The addition and subtraction heavy hitting are FINALLY over and we’re able to move on to more “fun” concepts like measurement and arrays. It’s like when winter finally gives way to spring. (Or at least I think… here in Fl we don’t really have a “Spring” season.) Linear measurement is one of my favorite second-grade concepts and I look forward to this unit year after year. Why? HANDS ON! That’s why! This fun and engaging math concept is best explored with hands-on activities. Another reason? It’s easy. I mean after months and months of learning 10 different ways to add and subtract 2 and 3 digit numbers, measuring items around a classroom is a piece of cake! #teachertruth
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Before any unit can have a successful start, this Applicious Teacher makes sure she has all the proper supplies. I’ve found a few class sets of items to be life savers for this unit.
A must have resource for a successful measurement unit is a class set of rulers. Rulers are not on the standard supply list, so I’ve slowly acquired mine over the past 9 years of teaching. These are from Amazon (affiliate link) and are fairly inexpensive for 36. I keep them in a bucket and when we’re ready, we grab them out.
For this unit, there’s a lot of walking around the classroom, so a clipboard is essential!
Click the picture or here to see these on Amazon. These even have a handy-dandy pencil keeper at the top!
Setting the Stage
Now that the supplies are ready to go, it’s time to “set the stage” with the kiddos. Like I said, I like to do almost exclusive hands on activities for this unit, so we have to set some ground rules before ANYONE even touches a ruler!
1. Rulers are for measuring, not sword play or spinning.
2. Rulers are to be collected at the end of the lesson
3. You get the ruler you get and you don’t throw a fit!
After explaining the rules (and demonstrating what each of them looks like!) of our new measurement tool, I pass out the rulers and we start exploring. First, we look at the size of the ruler and note the numbers on both sides. Then, we discuss how to actually measure using a ruler. I make sure to point out that they should start measuring where the tick marks are on the ruler, not just the beginning of the plastic. I also show my students how to “estimate” the size of an object by how close it is to the number on the ruler.
The next day, we were ready to start using the rulers around the classroom, so I set up measurement stations using cards from this unit with random objects from around the room. As students moved from station to station, they measured their object and recorded their answers. Students were allowed to work in teams of two or three.
Some objects we measured:
-apple sticky note dispenser
My favorite was the classroom door. We hadn’t discussed how to measure objects that were bigger than our tool… so students were forced to problem solve!
Only a few groups needed a *little* guidance from me… but this group figured out how to use their hand as a place holder! #Genius! At the end of this activity, we shared our findings as a whole group. I made note of any student that had measurements that were WAY off and pulled them during small group.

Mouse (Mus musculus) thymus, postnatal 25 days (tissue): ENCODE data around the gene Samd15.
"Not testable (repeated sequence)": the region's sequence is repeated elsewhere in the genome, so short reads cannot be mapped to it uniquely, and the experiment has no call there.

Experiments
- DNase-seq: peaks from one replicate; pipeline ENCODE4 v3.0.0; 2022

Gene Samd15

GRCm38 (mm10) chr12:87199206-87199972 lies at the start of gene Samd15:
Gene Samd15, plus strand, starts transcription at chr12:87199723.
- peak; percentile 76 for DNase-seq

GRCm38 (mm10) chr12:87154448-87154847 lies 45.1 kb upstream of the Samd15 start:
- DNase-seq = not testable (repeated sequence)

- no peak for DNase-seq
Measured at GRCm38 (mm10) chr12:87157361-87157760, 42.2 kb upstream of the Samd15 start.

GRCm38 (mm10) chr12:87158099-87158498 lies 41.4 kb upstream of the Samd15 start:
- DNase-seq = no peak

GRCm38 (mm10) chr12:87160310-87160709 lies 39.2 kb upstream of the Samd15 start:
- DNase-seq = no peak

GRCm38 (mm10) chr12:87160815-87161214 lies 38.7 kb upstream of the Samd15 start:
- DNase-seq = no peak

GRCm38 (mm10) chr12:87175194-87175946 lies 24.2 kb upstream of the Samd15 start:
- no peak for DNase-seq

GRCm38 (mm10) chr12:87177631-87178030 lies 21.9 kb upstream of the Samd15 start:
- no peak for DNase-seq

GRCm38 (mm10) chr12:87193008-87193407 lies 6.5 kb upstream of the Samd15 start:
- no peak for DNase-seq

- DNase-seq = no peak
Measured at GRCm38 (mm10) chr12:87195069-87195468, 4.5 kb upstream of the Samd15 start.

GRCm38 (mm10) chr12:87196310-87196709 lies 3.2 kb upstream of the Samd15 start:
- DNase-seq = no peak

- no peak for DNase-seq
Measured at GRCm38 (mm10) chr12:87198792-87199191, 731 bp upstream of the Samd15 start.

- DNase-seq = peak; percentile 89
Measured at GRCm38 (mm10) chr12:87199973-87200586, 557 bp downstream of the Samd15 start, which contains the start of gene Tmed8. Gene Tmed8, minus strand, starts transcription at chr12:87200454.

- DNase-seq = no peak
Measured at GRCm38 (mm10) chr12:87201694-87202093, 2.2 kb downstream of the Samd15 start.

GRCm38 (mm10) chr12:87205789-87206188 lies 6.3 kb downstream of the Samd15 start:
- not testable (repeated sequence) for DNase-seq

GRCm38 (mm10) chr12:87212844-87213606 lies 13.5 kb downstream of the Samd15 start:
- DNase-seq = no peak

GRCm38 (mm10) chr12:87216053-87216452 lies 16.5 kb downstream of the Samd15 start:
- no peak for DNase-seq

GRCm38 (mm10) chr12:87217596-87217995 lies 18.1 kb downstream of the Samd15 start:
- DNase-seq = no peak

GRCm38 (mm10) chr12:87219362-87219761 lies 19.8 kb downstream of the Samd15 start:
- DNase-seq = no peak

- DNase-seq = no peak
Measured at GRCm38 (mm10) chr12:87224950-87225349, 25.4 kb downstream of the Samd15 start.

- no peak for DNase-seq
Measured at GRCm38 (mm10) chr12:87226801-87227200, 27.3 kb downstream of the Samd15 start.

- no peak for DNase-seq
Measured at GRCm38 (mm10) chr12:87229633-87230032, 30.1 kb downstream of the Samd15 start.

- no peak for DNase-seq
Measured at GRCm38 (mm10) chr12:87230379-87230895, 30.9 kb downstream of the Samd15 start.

Now that we understood how to measure and about how long a foot and inch really are… we were ready to make some estimates. This is one of those tricky abstract ideas that needs LOTS of support in the concrete, so we completed this part of our unit together as a class using this tri-fold
Under each tab, students had to write or draw objects that fit into each general measurement. Let’s just say I was picking up tons of paper clips and shoving them in students faces when they were making their estimates! We completed similar sheets when we explored feet and yards, and centimeters and meters.
Measurement Word Problems
Of course, this measurement unit also had to include real world word problems using our new found knowledge. We did a few samples together, then I set up a “read the room” activity using word problem task cards to practice
Students could work in pairs, but surprisingly, the majority of my students choose to work alone for this one. Once we were done, I had students sit in groups of 3 and share their answers for each card. They compared answers and worked to make sure that they all matched (and were correct!)
This was a perfect and fun way to practice word problems without sitting at our desks completing a worksheet for the lesson. Later, I assessed students using this sheet.
I wanted to make sure I was supporting our measurement skills during our math centers as well, so I had the kiddos work on these monster measurement task cards throughout the week. I even had one student write a few word problems about the monsters! Be still my teacher heart!
These also include an answer key, so students can check whether their answers are correct right away! (PTL!)
At the end of our measurement unit, I knew we had to make a craft, so I pulled out all my paper scraps and let my kids go to town on creating their own monsters!
The kiddos went to town! They created a wide varitey of shapes, sizes, and colors!
Then, they used a ruler to measure the different parts of their monster. It was fun and engaging end to our measurement unit.
They looked great hanging in the hallway too! To display them, I simply cut out some large black butcher paper, then, as students finished their monster, I stuck them up there with tape.
Grab these Measurement Activities for Your Classroom!
Want to grab these activities and tons more printables and hands on measurement fun for your students? Check out this unit on TpT or click the picture below!